Gee, I still can't get it into first gear. Letters we never finished: "Dear Editor, Enclosed please find a column on bringing life back to an old car by adding new loudspeakers."
"She is a very appealing candidate: non-threatening and articulate and well-versed in the ways of the white world, but she still has the sense of being in touch with regular black folks"--that's community organizer Lu Palmer on would-be U.S. Senator Carol Moseley Braun, quoted by Salim Muwakkil in In These Times (April 15-21). "Surprisingly," adds Muwakkil, "Braun has been able to retain the favor of people like Palmer--whose views can be characterized as militantly black nationalist--even while operating within the political mainstream. And it's even more unusual for a black woman with avowed feminist sympathies to attract the support of black nationalists....Braun's odd coalition will have to stick together if she is to have any chance of defeating Republican Richard Williamson in the November general election. And, according to one political operative familiar with Chicago black politics, such a feat is becoming more difficult. 'There currently is a struggle going on for the soul of Braun's campaign,' he said. 'The Democratic Party's upper echelon have realized that a lot is at stake here, and they don't want to blow it by letting political passions obscure the need for political calculations. But grass-roots passion is what brought Carol to the party.'"
Sixth City. According to the National Association of Local Arts Agencies, the U.S. cities that spent the most on local arts agencies in fiscal 1991 were New York ($87 million), Los Angeles ($8.7 million), Minneapolis ($8.5 million), Dallas ($8.2 million), San Diego ($6.6 million)--and Chicago ($5.5 million) (U.S. General Accounting Office, Arts Funding, December).
Pluralism = I am good and you are Hitler. South End Press offers two blurbs in support of its new collection of essays The State of Native America: Genocide, Colonization, and Resistance--one from a history professor who recommends it to "those who wish to know the merits of expanding our basically Eurocentric curriculum to a more pluralistic, inclusive one," the other from its editor, who says the book will help liberate North America "from the grip of its nazi heritage."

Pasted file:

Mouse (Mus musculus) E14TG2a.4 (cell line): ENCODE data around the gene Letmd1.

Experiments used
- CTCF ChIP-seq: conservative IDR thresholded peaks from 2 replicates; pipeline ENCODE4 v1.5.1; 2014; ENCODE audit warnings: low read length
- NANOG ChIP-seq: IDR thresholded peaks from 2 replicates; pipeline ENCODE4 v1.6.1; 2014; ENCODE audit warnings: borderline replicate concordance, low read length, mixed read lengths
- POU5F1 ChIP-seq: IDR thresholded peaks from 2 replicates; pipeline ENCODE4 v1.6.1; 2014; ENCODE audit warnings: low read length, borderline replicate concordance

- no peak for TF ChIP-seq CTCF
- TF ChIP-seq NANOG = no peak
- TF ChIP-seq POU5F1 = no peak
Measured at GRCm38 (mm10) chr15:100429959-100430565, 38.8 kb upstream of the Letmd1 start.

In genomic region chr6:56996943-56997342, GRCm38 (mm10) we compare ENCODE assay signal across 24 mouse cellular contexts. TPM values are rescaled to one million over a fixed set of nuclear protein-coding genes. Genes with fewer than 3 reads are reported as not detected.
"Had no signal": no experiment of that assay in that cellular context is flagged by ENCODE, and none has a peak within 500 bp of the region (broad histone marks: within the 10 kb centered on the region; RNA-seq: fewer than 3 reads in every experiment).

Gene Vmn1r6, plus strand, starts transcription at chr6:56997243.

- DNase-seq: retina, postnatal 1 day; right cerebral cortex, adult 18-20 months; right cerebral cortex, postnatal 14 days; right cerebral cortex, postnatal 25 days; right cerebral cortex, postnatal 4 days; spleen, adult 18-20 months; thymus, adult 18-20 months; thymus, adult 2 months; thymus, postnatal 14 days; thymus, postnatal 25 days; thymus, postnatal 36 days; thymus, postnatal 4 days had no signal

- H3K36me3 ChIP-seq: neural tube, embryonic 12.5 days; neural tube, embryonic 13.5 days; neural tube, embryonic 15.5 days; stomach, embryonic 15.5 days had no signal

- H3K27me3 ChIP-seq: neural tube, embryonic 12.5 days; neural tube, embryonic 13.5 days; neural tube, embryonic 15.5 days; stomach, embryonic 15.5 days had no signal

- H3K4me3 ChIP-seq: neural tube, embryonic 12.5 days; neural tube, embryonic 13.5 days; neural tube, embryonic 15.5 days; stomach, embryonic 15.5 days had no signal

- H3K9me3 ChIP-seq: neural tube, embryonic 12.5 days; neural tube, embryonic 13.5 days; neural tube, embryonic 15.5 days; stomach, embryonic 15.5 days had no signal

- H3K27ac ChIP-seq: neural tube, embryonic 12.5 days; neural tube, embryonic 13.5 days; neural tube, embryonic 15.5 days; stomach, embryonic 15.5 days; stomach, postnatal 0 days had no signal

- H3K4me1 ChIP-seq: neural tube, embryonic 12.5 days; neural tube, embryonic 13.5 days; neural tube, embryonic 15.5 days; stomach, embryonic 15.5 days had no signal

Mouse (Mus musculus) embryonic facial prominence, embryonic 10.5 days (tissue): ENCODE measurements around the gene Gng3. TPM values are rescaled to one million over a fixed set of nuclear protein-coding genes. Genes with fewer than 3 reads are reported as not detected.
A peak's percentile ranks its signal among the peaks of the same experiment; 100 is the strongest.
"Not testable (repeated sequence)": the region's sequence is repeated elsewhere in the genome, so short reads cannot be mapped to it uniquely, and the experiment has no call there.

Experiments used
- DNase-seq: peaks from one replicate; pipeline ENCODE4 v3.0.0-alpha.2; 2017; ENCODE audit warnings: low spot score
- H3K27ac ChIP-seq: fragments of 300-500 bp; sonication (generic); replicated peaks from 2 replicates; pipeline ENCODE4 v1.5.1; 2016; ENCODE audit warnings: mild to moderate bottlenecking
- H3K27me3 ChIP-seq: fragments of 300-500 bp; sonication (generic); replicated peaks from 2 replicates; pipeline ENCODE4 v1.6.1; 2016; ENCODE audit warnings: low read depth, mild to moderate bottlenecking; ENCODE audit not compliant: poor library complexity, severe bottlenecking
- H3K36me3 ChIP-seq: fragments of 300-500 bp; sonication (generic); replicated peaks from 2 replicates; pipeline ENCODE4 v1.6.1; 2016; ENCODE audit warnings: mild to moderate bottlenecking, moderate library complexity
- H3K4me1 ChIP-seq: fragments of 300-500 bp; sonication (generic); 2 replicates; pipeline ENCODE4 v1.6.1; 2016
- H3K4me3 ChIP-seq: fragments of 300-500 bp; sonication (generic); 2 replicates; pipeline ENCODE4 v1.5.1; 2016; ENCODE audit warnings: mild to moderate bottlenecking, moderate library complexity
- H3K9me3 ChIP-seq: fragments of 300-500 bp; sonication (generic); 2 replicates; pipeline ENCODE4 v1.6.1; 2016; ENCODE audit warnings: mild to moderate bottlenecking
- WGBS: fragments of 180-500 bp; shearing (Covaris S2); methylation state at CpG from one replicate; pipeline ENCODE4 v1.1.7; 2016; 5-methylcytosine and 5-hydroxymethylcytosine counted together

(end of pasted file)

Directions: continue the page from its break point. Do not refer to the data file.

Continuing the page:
"The argument [over school funding] always comes back to the question does money make a difference," says Margaret Goertz in the Educational Testing Service's newsletter ETS Developments (Winter). "Any time you try to give money to the poor school districts, wealthy communities will say 'No, money doesn't make a difference.' But if you try to take that money away from the wealthy districts to give to the poorer ones, all of a sudden, money makes a great deal of difference."
"The crime situation [in Bucktown and Wicker Park] is better than it was"--depending on who you ask, writes Ed Zotti in Chicago Enterprise (April). "A longtime observer of the area says that over the past 18 months or so, he's noticed unescorted women on the street after dark--his canary-in-a-coal-mine test for urban safety. One resident optimistically notes that it's been a couple of years since he's seen kids on the street with drawn guns; his wife, ever the realist, points out that in that time, their block has had two car bombings."
Them that has, gets--but they also don't throw it away. Average spent per week on the state lottery by those households (69 percent) buying lottery tickets: West side-- $4.62. Du Page County--$1.58 (Metro Chicago Information Center).
Bad news for Cubs fans. "[Professional baseball players'] performance decreases fairly substantially beginning with the first year of a 100 percent or more pay raise," according to Northern Illinois University experimental psychologist Alan Repp, who coauthored a recent study of such players in 1988, 1989, and 1990. "We also found that general managers are very poor decision-makers [in that they award] contracts for past rather than for present performance."
World's Most Oblivious Newspaper. According to a survey published in Extra! (April/May), the Chicago Tribune devoted 1.35 percent of its stories in 1991 to the environment, placing 28th out of 33 major dailies surveyed--behind such luminaries as the Richmond News/Times-Dispatch, the Sacramento Bee, and the Fort Lauderdale News/Sun-Sentinel.
Art accompanying story in printed newspaper (not available in this archive): illustration/Carl Kock.